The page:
Solstafir's Addi Tryggvason: "If Metallica only did Kill ’Em All 10 times in a row, we’d have missed out on a lot"

Solstafir
(Image credit: Season Of Mist)

Aðalbjörn 'Addi' Tryggvason has spent over 25 years as chief of Iceland's biggest metal export Solstafir. While his main band slumber, the singer has branched out into new territories with Bastarður, channeling everything from Motorhead and Disfear to Napalm Death and Terrorizer. Hammer caught up with the singer to talk black metal, recording in the garage and, erm, incest...

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Is it true that the population of Iceland is so small that there’s an app to prevent you from accidentally fucking a relative?

“True story, dude! I haven’t used it, but it was built by a company called Decode. They were doing studies on genetics and DNA. If you were from Iceland, I’d put in your full name and mine, click enter and find where we are related. Everybody is related as far back as at least nine generations, so it’s OK to have sex with someone related to you nine generations ago. That’s fine! Ha ha! But where’s the threshold? Is it three generations? Six? Because you’re pretty much always fucking your relatives.”

You wrote the debut album from your side-project Bastarður, Satan’s Loss Of Son, while forced to live with your dad, and the last Sólstafir album was inspired by abusive relationships. Do you think great art comes from adversity?

“Sure, but this was more done out of love for my childhood favourites. I’ve always wanted to make an album that was to Entombed’s standards. Without Entombed, without Terrorizer, this project would never exist. It’s basically something on my childhood bucket list and I’m loving it. I can get away with getting death metal legends like Marc [Grewe] from Morgoth on an album. If you’d told me that in 1991, I’d have shit myself.”

You recorded the Bastarður album in your dad’s garage, revisited your early love for death metal and even included a cover of a song by your old punk band. Is this your midlife crisis album?

“I’m gonna be an old fart and say not really. In reality, it’s just me living life and enjoying it. If you’re a metalhead and play guitar, tuning a guitar down to B to get that Entombed sound is like porn. Some people play golf; I like to play death metal and crust-punk.”



How many purists have asked Sólstafir to go back to making black metal? What’s your response to that?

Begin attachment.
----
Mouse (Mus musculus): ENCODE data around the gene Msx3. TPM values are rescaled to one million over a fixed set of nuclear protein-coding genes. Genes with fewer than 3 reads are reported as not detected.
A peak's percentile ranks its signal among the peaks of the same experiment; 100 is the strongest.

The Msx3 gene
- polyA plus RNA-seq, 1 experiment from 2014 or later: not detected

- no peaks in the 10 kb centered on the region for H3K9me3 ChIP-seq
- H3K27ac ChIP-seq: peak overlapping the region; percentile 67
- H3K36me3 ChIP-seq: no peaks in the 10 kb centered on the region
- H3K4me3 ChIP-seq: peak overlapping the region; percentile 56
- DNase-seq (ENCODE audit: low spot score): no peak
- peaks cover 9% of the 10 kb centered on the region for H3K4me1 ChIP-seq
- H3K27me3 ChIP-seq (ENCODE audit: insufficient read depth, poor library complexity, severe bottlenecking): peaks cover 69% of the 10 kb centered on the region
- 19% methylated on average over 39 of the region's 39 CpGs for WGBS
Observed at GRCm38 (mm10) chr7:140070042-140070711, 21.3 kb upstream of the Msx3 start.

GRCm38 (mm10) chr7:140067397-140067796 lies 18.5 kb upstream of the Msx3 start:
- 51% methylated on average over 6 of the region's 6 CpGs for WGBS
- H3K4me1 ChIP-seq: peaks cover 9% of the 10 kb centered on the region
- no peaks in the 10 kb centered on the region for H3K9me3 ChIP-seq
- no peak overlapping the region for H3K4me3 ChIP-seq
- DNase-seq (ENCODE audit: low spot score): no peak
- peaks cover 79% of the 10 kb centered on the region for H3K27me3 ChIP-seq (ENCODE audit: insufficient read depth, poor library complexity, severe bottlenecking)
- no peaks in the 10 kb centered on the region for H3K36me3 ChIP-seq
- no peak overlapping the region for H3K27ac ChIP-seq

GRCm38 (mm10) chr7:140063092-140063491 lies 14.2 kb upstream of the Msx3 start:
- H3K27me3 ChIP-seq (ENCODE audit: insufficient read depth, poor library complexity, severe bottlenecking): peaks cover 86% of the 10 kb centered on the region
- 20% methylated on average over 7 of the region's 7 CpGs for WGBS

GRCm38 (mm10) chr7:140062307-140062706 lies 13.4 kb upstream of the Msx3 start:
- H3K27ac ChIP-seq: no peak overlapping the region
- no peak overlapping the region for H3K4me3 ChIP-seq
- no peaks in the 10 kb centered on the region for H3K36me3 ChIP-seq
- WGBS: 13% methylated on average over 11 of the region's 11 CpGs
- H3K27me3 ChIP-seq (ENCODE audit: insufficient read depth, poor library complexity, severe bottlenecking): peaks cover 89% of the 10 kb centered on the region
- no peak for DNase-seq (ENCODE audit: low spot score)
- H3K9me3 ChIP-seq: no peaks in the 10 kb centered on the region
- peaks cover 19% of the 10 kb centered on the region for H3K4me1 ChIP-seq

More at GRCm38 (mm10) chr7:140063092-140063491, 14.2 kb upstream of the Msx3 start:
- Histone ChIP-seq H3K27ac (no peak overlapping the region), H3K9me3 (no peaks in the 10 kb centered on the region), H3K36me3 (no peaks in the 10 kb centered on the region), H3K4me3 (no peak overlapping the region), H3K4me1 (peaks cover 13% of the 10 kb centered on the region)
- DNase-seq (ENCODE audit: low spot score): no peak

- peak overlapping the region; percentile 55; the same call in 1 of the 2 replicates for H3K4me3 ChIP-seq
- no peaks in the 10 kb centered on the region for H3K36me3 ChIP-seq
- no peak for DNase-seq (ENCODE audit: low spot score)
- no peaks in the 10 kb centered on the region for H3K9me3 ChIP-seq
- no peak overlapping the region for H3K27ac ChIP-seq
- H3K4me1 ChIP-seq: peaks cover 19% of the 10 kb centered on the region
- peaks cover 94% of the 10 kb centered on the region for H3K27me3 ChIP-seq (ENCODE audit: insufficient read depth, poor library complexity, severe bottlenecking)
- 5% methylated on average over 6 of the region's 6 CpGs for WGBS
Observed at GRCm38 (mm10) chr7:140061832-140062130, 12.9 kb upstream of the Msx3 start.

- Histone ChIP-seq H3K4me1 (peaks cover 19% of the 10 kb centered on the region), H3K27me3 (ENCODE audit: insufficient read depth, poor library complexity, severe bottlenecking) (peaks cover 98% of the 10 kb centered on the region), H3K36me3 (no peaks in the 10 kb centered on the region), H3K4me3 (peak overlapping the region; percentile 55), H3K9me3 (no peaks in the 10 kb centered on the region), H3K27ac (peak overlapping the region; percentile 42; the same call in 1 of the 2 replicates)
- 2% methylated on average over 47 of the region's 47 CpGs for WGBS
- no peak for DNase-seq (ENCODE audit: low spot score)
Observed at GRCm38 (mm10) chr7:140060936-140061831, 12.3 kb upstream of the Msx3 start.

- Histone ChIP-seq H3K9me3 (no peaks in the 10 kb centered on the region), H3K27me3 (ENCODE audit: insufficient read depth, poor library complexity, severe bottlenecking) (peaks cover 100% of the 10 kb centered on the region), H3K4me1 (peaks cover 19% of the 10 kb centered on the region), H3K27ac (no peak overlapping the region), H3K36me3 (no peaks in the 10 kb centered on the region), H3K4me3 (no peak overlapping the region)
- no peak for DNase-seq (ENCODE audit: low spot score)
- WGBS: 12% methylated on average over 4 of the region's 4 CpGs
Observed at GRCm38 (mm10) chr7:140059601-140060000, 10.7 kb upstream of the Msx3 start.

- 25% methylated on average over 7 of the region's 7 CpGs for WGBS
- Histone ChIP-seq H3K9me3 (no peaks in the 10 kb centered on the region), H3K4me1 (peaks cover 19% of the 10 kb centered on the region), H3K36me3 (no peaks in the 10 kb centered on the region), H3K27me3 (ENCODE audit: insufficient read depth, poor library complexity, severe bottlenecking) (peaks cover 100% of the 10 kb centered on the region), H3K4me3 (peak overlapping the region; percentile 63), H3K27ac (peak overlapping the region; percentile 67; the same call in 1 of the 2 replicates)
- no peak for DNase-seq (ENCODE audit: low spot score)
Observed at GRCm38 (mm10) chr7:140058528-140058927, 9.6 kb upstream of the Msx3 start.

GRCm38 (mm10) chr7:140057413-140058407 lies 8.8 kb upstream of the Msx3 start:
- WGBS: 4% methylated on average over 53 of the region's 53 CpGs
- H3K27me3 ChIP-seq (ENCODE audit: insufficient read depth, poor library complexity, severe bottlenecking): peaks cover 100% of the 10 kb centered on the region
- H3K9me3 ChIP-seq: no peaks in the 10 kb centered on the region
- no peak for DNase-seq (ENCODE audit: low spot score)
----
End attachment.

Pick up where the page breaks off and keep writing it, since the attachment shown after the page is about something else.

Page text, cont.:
“Ha ha! I’ve had many. Most ask, ‘Will Sólstafir ever do a black metal album again?’ I’ll usually just say, ‘Yeah! We’re gonna do 12 black metal albums’ and keep bullshitting until they realise I’m joking. I get it, but if Metallica only did Kill ’Em All 10 times in a row, we’d have missed out on a lot of stuff. Stagnation is death. I wanna continue forward.”

In the 90s, you distributed the Sólstafir demo by giving it to a blind audiobook salesman…

“That guy knew what he was doing. Those were crazy times. When we did our demo, there was one company in Iceland who would make cassettes, and they were audiobooks for blind people. But, it turned out fine; the demo was fine. It was a complete Burzum rip-off but I was proud of it. We did 100 cassettes, we all had PO boxes and we were immersed in the underground. Life before the internet, man.”

You once said that the best compliment anyone can give you is, “Sólstafir sound like Sólstafir.” What’s the worst thing that anyone could say about your music?

“That it’s unoriginal. We always want to explore new territory, so if someone said, ‘It’s all the same; it’s AC/DC in the 80s,’ then I’d be offended. But the thing is, we’ve always gotten good reviews: eights, nines and tens. I always wondered, ‘When are we gonna get a bad review? I’m really looking forward to it.’ If someone can write a bad review with good criticisms, that interests me.”

How’s the next Sólstafir album looking? Any progress?

“It’s weird timing – we haven’t played any songs from the last album live yet. All I can say is that if we were going to go into the studio in three months’ time, we’d have ideas for half an album. The last album came out a year ago and we haven’t done any touring, but I had a daughter last year and Hallgrímur [Jón Hallgrímsson, drummer] had a son two months later. We might have material for half an album, but we’re not in a hurry. I hate writing albums, because there are so many arguments.”

Satan’s Loss Of Son is out now via Season Of Mist. Sólstafir tour the UK with Katatonia in February


Louder’s resident Cult Of Luna obsessive was still at uni when he joined the team in 2017. Since then, Matt’s become a regular in Prog and Metal Hammer, at his happiest when interviewing the most forward-thinking artists heavy music can muster. He’s got bylines in The Guardian, The Telegraph, NME, Guitar and many others, too. When he’s not writing, you’ll probably find him skydiving, scuba diving or coasteering.